In a journal entry, reflect on the following questions:
  1. How am I thinking about race, in general, and its place (or absence) in my classroom and curriculum?
  2. Am I using my students’ lived realities to build a culturally relevant learning experience in my classroom?
  3. How would any disregard I have for my students’ race and ethnicity impact equity in the classroom?
  4. Is my curriculum and pedagogy undergirded by privilege? Have I built a space in my curriculum for students’ voices, cultural knowledge and cultural capital to guide learning?

References:

Alvarez McHatton, P., Shaunessy, E., Hughes, C., Brice, A., Ratliff, M.A. (2007). You gotta represent: Ethnic identity development among Hispanic Adolescents. Multicultural Perspectives, 9(3), 12-20. 

Griner A. & Stewart M. (2013) Addressing the achievement gap and disproportionality through the use of culturally responsive teaching practices. Urban Education 48(4), 585-621.

Gorski, P. C. (2011). Unlearning deficit ideology and the scornful gaze: Thoughts on authenticating the class discourse in education. In R. Ahlquist, P. Gorski, & T. Montaño (Eds.), Assault on kids: How hyper-accountability, corporatization, deficit ideologies, and Ruby Payne are destroying our schools (pp. 152–176). New York: Lang.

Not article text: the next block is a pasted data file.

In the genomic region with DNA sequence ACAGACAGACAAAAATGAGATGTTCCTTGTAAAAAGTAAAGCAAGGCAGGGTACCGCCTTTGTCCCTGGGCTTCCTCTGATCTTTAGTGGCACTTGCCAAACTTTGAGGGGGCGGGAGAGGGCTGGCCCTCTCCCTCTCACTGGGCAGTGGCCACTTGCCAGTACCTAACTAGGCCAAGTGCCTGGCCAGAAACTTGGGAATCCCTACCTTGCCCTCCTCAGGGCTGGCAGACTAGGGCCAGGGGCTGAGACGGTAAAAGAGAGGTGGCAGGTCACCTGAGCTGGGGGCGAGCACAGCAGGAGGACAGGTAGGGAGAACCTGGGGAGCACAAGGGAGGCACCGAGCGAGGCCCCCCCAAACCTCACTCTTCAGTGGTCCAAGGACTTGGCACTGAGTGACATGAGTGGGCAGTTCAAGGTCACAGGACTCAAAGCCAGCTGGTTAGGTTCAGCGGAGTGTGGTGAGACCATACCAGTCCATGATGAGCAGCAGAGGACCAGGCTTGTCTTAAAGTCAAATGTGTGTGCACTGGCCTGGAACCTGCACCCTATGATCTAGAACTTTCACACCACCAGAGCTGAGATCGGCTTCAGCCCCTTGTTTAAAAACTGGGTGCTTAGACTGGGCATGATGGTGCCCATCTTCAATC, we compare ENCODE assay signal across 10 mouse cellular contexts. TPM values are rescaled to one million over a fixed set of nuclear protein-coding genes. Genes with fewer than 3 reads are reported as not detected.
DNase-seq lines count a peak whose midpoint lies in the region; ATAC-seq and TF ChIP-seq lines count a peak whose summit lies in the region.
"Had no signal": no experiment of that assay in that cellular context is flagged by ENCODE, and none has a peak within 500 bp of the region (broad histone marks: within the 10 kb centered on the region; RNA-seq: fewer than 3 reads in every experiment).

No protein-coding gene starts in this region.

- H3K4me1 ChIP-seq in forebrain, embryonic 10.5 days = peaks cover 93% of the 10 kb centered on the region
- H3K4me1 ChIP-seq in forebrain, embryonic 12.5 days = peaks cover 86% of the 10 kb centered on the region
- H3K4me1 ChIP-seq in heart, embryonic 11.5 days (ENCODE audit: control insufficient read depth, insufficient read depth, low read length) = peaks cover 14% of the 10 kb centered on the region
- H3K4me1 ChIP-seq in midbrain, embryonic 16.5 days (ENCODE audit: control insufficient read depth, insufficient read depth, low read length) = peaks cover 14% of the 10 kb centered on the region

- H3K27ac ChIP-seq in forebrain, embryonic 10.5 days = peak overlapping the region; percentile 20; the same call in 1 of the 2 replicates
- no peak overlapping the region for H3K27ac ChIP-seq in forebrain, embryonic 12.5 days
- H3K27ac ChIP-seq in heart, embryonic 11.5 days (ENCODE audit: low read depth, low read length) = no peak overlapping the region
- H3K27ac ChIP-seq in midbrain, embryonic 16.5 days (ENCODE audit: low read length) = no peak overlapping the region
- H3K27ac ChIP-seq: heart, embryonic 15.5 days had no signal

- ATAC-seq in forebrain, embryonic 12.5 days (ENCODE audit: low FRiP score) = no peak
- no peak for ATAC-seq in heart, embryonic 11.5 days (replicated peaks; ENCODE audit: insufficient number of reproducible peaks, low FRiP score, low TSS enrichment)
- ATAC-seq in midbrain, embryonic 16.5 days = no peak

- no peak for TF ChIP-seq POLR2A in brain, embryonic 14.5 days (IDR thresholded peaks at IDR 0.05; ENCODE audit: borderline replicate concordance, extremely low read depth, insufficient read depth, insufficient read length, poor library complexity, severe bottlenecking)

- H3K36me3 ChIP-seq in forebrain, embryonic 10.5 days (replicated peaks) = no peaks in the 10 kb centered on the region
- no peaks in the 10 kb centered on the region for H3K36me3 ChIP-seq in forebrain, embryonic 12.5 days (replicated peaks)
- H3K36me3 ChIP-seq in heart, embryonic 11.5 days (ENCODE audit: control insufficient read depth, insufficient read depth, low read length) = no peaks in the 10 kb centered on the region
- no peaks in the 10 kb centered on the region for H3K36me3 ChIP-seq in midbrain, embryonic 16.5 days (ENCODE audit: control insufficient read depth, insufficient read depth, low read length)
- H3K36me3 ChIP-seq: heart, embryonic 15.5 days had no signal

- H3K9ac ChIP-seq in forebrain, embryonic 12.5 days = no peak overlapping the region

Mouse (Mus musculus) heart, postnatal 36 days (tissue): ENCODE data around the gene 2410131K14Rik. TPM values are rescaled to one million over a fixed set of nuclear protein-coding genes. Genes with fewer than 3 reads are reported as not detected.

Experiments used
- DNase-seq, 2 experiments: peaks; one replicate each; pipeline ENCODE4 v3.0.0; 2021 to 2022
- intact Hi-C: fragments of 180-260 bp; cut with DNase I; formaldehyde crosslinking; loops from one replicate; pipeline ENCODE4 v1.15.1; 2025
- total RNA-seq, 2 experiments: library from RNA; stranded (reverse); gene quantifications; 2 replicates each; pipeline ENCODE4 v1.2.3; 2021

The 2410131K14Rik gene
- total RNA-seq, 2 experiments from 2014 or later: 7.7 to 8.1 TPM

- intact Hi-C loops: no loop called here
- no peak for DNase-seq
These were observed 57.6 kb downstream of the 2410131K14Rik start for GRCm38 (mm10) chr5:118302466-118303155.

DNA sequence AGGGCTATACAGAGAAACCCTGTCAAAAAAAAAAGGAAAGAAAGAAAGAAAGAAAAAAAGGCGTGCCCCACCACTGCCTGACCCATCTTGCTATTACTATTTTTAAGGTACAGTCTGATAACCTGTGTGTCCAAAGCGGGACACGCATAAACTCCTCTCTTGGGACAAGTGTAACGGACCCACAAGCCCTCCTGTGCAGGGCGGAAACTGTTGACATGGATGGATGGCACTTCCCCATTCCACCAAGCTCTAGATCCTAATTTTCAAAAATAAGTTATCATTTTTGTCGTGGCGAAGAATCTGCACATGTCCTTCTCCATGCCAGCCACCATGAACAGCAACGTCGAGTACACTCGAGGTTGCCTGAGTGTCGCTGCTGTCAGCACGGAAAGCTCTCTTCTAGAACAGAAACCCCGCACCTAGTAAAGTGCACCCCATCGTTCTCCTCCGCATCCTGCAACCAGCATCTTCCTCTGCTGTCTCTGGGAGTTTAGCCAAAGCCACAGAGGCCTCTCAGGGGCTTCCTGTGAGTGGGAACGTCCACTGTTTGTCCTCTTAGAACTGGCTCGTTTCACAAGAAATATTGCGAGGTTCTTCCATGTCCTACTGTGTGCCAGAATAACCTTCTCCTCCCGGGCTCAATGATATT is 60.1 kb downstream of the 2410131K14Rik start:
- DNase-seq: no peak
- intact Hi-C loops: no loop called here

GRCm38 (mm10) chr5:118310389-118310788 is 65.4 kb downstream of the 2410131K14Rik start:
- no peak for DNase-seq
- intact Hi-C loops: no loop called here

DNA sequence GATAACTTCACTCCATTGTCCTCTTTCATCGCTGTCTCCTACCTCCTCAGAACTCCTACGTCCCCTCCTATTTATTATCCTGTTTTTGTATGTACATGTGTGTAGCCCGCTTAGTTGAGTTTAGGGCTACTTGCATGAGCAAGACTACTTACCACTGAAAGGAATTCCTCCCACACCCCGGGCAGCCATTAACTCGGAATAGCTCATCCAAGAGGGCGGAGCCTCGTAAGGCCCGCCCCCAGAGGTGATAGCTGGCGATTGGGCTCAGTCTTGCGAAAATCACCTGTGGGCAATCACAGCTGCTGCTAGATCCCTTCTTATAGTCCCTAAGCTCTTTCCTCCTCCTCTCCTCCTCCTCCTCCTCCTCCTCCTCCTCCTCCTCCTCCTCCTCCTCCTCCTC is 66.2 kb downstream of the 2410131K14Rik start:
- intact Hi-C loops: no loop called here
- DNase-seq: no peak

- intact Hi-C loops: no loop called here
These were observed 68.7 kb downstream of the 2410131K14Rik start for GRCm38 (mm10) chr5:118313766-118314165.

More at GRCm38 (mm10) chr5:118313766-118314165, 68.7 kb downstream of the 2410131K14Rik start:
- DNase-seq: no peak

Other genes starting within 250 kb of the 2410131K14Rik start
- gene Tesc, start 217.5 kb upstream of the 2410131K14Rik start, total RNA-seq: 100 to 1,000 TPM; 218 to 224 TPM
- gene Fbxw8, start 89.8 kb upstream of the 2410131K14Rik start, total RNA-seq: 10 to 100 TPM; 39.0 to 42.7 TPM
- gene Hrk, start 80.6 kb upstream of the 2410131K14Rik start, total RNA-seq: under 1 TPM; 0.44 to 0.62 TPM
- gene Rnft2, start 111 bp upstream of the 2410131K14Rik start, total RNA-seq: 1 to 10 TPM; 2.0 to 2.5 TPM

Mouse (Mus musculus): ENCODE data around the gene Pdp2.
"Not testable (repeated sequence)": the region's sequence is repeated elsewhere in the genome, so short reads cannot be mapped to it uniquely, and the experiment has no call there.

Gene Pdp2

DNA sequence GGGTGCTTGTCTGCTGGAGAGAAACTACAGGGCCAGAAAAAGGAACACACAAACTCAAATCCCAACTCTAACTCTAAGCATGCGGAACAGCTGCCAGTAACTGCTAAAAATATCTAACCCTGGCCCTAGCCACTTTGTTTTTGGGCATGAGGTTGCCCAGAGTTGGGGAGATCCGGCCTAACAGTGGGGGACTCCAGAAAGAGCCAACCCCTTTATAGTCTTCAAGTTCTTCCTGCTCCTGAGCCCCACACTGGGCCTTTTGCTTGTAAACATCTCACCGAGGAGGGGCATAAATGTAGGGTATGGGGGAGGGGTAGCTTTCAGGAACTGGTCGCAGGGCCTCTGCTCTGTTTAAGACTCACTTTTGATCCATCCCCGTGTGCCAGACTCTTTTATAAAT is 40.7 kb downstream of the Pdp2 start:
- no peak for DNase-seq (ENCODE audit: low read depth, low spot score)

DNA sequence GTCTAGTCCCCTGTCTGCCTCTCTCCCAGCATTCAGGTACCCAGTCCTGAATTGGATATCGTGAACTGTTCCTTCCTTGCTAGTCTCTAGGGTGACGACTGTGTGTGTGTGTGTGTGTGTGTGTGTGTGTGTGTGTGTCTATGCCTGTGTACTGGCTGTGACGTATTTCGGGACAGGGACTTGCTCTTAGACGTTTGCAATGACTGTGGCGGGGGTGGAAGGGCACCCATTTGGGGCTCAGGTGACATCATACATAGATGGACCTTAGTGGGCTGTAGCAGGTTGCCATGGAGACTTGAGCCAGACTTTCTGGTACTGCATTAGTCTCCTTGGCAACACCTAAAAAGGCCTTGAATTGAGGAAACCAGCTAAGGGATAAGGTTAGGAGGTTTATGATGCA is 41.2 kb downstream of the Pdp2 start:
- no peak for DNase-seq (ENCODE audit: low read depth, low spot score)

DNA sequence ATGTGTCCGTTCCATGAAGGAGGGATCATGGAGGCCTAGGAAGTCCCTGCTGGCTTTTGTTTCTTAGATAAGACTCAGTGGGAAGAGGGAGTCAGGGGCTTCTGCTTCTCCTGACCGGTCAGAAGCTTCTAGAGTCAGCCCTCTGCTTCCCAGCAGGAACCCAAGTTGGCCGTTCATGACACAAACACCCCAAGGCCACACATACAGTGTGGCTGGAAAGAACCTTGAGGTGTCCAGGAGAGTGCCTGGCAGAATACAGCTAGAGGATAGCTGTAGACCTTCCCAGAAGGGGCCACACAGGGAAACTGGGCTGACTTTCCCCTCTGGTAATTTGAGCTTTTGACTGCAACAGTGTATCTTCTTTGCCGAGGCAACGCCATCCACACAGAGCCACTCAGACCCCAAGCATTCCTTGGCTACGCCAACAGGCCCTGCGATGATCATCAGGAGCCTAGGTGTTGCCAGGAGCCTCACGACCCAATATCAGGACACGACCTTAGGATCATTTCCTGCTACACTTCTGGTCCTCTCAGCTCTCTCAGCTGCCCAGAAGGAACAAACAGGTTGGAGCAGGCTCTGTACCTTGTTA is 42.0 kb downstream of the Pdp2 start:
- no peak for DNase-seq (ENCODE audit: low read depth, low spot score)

Lee, N. (2012). Culturally responsive teaching for 21-century art education: Examining race in a studio art experience. Art Education 65(5), 48-53.

Markowitz, L., & Puchner, L. (2014). Racial diversity in schools: A necessary evil? Multicultural Perspectives, 16(2), 72-78.

Pollock, M. (2004). Colormute: Race talk dilemmas in an American school. Princeton, NJ: Princeton University Press.

Minor, B., & Peterson, B. (2014). Diversity vs. White Privilege: An interview with Christine Sleeter. In W. Au (Ed.), Rethinking multicultural education: Teaching for racial and cultural justice (pp. 39-46). Milwaukee WI: Rethinking Schools.  

Singleton, G. E. (2013). Courageous conversations about race. 

Singleton, G. E., & Hays, C. (2008). Beginning courageous conversations about race. In M. Pollock (Ed.), Everyday antiracism: Getting real about race in school (pp.18-23). New York: The New York Press. 

For more information regarding colorblind ideology and colorblind racism, please refer to the following scholarship: 

Au, W. (2011). Rethinking Multicultural education: Teaching for racial and cultural justice. Milwaukee WI: Rethinking Schools. 

Bonilla-Silva, E. (2010). Racism without racists: Color-blind racism & racial inequality in contemporary America. 3rd Ed. Lanham, MD: Rowman and Littlefield.